Physicians in large group practices are 7.7 times more likely to practice in a "high-tech" information technology environment than physicians in solo practices, according to a survey by the Commonwealth Fund. Researchers described a "high-tech office" as having at least four of nine IT tools -- electronic medical records; electronic ordering of drugs and tests; electronic access to test results and decision support; e-mail to patients and physicians; and electronic reminders, drug alerts and follow-up care prompts. Some 60% of physicians in medical groups of 50 or more doctors said they routinely or occasionally used an EMR, compared with 25% of physicians in solo practices, the survey found.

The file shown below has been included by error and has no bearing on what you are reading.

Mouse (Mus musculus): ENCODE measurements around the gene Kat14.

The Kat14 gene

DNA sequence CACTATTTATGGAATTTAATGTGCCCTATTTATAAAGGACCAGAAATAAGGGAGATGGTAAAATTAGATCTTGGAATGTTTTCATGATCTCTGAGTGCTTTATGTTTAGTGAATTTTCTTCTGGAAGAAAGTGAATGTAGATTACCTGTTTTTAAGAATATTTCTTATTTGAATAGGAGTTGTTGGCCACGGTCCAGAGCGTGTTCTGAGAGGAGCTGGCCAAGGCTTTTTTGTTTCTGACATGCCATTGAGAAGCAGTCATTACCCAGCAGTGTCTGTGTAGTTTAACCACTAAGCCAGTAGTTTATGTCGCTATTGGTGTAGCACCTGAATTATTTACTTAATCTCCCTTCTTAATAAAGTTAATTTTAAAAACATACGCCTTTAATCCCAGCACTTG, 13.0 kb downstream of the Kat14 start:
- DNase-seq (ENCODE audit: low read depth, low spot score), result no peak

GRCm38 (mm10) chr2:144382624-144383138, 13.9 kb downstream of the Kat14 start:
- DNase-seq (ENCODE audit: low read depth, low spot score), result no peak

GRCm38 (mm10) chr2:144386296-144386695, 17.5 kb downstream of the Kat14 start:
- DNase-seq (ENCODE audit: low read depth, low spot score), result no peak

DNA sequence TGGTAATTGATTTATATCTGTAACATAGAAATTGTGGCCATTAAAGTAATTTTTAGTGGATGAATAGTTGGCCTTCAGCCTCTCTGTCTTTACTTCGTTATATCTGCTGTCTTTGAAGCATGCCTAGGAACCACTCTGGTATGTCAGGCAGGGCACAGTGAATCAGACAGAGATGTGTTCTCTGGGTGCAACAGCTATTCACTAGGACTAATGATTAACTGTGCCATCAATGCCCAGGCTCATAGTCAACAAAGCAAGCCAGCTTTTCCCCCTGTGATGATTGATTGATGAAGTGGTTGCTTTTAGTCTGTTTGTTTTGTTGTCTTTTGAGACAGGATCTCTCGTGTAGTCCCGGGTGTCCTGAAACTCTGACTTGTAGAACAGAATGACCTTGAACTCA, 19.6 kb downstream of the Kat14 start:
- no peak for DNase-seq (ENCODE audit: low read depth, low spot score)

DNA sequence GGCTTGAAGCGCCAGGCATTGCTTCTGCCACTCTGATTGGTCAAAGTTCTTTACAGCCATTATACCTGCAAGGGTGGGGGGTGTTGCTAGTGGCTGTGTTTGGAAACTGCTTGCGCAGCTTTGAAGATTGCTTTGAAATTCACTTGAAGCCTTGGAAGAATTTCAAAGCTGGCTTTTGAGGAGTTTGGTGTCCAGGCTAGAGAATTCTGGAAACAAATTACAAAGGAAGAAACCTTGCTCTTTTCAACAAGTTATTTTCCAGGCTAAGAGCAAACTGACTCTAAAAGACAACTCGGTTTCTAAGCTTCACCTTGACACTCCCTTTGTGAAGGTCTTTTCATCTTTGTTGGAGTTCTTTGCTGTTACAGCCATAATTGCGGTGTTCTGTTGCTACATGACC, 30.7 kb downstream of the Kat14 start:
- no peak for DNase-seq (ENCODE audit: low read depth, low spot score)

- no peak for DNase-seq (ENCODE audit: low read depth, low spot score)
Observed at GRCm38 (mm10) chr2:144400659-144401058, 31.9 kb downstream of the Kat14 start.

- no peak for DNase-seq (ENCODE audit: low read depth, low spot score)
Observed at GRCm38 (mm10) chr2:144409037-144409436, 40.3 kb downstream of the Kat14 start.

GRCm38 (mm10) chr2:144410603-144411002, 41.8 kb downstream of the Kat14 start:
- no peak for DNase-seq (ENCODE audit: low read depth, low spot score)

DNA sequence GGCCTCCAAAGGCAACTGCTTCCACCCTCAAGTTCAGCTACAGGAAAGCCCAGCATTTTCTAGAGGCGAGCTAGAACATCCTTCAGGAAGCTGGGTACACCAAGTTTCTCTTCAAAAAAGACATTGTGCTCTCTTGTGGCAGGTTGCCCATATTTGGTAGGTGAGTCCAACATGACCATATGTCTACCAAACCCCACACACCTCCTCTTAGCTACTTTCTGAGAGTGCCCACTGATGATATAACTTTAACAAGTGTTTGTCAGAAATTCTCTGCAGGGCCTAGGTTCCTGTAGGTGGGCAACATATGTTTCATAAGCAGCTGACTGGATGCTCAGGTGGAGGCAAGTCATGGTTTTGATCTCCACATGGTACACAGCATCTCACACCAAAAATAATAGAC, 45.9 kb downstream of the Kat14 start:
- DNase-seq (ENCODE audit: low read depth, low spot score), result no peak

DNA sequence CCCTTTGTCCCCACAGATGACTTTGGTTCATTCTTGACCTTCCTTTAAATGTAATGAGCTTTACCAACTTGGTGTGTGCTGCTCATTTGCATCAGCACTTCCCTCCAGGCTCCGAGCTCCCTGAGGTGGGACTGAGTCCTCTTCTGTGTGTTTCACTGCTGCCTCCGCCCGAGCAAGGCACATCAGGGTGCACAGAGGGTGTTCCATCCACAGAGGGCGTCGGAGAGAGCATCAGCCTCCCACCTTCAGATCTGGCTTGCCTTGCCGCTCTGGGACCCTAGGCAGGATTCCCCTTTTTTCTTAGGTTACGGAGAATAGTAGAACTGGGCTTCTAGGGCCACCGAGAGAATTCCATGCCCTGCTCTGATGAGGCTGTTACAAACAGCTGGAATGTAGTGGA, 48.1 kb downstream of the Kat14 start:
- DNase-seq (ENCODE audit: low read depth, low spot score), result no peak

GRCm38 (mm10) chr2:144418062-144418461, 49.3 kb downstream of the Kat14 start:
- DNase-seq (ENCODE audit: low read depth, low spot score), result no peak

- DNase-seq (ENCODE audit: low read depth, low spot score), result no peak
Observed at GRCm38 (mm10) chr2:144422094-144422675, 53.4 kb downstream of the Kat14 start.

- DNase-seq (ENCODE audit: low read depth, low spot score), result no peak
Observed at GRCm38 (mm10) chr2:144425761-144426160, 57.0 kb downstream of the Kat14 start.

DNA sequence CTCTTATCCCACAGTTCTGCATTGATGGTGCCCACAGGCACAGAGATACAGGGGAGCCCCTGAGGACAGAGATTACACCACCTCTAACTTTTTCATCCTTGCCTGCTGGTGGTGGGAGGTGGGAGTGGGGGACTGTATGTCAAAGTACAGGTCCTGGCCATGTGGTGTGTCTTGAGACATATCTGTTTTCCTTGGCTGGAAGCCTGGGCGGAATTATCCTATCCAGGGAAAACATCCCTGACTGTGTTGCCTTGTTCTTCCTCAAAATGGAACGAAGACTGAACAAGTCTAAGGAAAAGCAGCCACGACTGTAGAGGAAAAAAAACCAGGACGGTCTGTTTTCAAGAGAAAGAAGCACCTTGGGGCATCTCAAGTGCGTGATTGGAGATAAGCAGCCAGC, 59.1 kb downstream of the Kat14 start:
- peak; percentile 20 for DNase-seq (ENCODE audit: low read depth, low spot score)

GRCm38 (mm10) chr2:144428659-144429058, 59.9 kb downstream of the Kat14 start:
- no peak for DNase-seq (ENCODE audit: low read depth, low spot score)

The gap between large practices and solo and small group practices poses a challenge for policymakers, said Anne-Marie Audet, lead researcher and assistant vice president of quality improvement at the Commonwealth Fund. "We have to think about the fact that over three-quarters of office physicians are in the small practice setting. So, whatever policies we develop have to address these small groups or in six or eight years we'll be in the same place we are now," Audet said. The survey of 1,837 randomly selected physicians was conducted by mail and online from March to May 2003. Read full survey results. -- by Joseph Conn